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Page last updated at 17:27 GMT, Monday, 20 December 2010
Stargazing Live with Norfolk astronomer Mark Thompson
Astronomer Mark Thompson
Mark will be live on BBC Two for Stargazing Live

A range of spectacular events are set to take place in the Norfolk night sky in January 2011.

The BBC Stargazing Live team, including Norfolk's Mark Thompson from The One Show, will help you navigate them.

"Jupiter and Uranus will be really close in the sky and look pretty spectacular," said Mark.

January will also see a partial solar eclipse and the unique opportunity to see the Quadrantid meteor shower with the naked eye.

The celestial events take place on the 3, 4 and 5 January 2011. The partial eclipse, which happens only once every eight or nine years, takes place on the morning of Tuesday, 7 January.

To coincide with the increased activity in the night sky, Professor Brian Cox and comedian Dara O'Briain will join Mark to host three nights of live stargazing from 8pm on BBC Two, featuring epic images from observatories around the globe.

If you're keen to start finding your way around the sky, Norfolk is as good a place as any to start your journey.

"Anywhere that's rural is a great place to start doing astronomy. Certainly the northern part of Norfolk where there are no big built-up areas, then Norfolk skies are big and dark," said Mark.

"Jupiter and Uranus being that close hasn't happened for quite some time. It's not something that's going to be spectacular to the naked eye, so you need a telescope to make the most of it.

"The meteor shower actually peaks every year, but this year will be a good opportunity to see it because the moon will be nearly new - so we get very little moonlight obstructing the meteors - it should be quite spectacular."

Jonathan Ross

As part of Stargazing Live, Mark has been to teach television presenter Jonathan Ross how to make the most of the night's sky.

"Jonathan is a keen astronomer but knows nothing so I've been teaching him how to do it.

"I started with naked-eye stuff. People buy telescopes but don't know the first thing about how to use it or how to find their way around the sky," he said.

Professor Brian Cox talks about the celestial events taking place in January 2011

"Winter is a great time of the year to see things, so we're really trying to encourage anybody to get outside and look at the sky. You don't need a telescope!"

Norfolk has a number of astronomical societies that are always keen to welcome new stargazers.

"Norfolk has four or five societies and they have telescopes and people who will help you," said Mark.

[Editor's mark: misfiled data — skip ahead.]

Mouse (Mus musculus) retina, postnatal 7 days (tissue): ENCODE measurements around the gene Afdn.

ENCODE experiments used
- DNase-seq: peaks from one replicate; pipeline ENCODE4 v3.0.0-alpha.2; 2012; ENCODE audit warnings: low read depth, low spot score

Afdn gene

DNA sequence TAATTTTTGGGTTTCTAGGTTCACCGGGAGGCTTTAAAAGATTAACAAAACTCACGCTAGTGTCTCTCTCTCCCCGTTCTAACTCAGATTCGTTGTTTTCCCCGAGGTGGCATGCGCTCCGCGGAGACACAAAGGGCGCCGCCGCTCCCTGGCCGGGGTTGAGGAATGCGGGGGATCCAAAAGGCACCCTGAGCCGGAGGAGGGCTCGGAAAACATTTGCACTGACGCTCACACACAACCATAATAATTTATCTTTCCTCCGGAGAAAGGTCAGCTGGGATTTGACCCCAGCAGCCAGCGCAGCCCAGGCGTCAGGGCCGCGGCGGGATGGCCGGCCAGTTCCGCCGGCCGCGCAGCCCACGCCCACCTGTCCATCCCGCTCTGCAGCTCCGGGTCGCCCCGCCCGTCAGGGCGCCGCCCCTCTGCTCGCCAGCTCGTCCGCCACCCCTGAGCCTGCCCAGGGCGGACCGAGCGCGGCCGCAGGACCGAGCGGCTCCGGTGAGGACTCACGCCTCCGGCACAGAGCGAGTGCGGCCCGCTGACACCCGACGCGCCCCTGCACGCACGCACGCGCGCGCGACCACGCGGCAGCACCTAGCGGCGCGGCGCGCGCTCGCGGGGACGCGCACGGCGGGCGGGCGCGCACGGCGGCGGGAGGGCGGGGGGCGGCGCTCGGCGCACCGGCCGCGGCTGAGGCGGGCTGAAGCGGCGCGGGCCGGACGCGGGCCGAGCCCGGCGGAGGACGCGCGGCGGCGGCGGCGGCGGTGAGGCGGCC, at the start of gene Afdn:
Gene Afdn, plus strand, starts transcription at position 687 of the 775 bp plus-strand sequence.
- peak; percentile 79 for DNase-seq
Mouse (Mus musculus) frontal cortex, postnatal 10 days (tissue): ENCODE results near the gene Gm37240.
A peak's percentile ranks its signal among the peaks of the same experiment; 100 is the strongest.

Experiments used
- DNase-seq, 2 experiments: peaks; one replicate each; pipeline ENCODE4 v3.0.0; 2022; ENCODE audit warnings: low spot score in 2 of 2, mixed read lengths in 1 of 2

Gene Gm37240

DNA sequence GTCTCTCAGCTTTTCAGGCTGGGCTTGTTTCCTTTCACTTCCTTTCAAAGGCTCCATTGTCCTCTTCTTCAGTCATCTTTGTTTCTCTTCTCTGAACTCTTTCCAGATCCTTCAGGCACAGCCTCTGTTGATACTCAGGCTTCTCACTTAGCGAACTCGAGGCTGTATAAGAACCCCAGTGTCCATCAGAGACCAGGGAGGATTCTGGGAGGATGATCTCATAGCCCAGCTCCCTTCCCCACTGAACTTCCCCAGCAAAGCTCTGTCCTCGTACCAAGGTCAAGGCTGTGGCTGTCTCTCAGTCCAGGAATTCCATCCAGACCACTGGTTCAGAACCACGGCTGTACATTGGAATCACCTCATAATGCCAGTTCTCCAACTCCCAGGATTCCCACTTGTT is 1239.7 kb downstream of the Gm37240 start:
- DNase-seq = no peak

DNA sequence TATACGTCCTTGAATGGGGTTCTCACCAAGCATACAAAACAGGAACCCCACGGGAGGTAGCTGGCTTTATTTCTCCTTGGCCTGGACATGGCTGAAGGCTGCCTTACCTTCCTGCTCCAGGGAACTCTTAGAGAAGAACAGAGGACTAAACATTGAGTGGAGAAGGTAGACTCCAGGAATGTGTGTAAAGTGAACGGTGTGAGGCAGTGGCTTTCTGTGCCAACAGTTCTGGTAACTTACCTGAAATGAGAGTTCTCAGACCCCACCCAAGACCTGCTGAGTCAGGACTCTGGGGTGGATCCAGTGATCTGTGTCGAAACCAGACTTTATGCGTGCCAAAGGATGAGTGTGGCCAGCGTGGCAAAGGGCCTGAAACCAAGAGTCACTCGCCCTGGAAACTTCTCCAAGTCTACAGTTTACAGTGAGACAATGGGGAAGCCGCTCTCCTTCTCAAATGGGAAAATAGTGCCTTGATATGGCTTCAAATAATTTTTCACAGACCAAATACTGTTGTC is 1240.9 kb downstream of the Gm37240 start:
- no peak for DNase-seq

"Buying a telescope is not the best thing to do initially, so go along to one of the societies, have a look through their telescopes first and see what you can get for your money.

"Seething has a coupe of telescopes in permanent observatory domes, one of which is a 14-inch telescope [diameter] and that's computer controlled.

"You don't need to know where things are in the sky, you type in Saturn and it will show you Saturn - its got something like 64,000 objects in its database."

If you'd like some assistance with stargazing, there are a number of local events to help you.

Norfolk events

Open Night Deep Sky Observation - 3 & 4 January, 8:00pm

Great Ellingham Recreational Centre, Watton Road (B1077) NR17 2AJ

Meteor watching, planetary and deep sky observing with our telescopes. Wear warm clothing and strong waterproof shoes. Bring binoculars if you have them. Park in the Great Ellingham Recreational Hall car park, very short walk to the Observatory in the playing field. No age limits.

Contact: Before 7:30pm - 01953850626 | After 7:30pm 07952 117697 |anthony.foxcarter654@btinternet.com

Breckland Astronomy Society Observatory open night - 5 January, 8:00pm

Great Ellingham Recreational Centre, Watton Road (B1077) NR17 2AJ

Planetary and deep sky observing with our telescopes. Wear warm clothing and strong waterproof shoes. Bring binoculars if you have them. Park in the Great Ellingham Recreational Hall car park, very short walk to the Observatory in the playing field. No age limits.

Contact: Before 7:30pm - 01953850626 or After - 07952 117697 | anthony.foxcarter654@btinternet.com

Myths and Legends of the Night Sky - 7 & 8 January, 7:30pm

Seething Observatory, Toad Lane, Thwaite St Mary, Norfolk

Observing the night sky through a range of telescopes and a talk on "Myths and Legends of the Night Sky" by David Cook. There will be a charge of £2.50 for adults and £1.50 children for the talk, suitable for ages 8 upwards. Dress warmly and bring a red torch if possible. Observing depends on clear skies.

Contact: 01953 602624 | drbalcombe@tiscali.co.uk

See the Moon and Jupiter - 12 January, 6:00pm-10:00pm

Binham Village Hall, Binham, Norfolk NR21 0DR

An observation of the Moon at half phase, Jupiter and other deep sky objects using several different telescopes and cameras. No charge, all ages welcome, warm clothing and shoes/boots essential. You can bring your own binoculars/telescope. Car parking available and hot drinks too.

Contact: 01328 830770 | japrockter@aol.com

Your pictures

Have you got a great picture of the night sky over Norfolk which clearly shows the stars? Send it to us at norfolk@bbc.co.uk or add them to the Stargazing Live Flickr page.

Stargazing Live takes place on Monday, 3 to Wednesday, 5 January 2011, at 8pm on BBC Two.





Stargazing



SEE ALSO
Norfolk astronomer shines on TV
11 Dec 09 |  Nature & Outdoors

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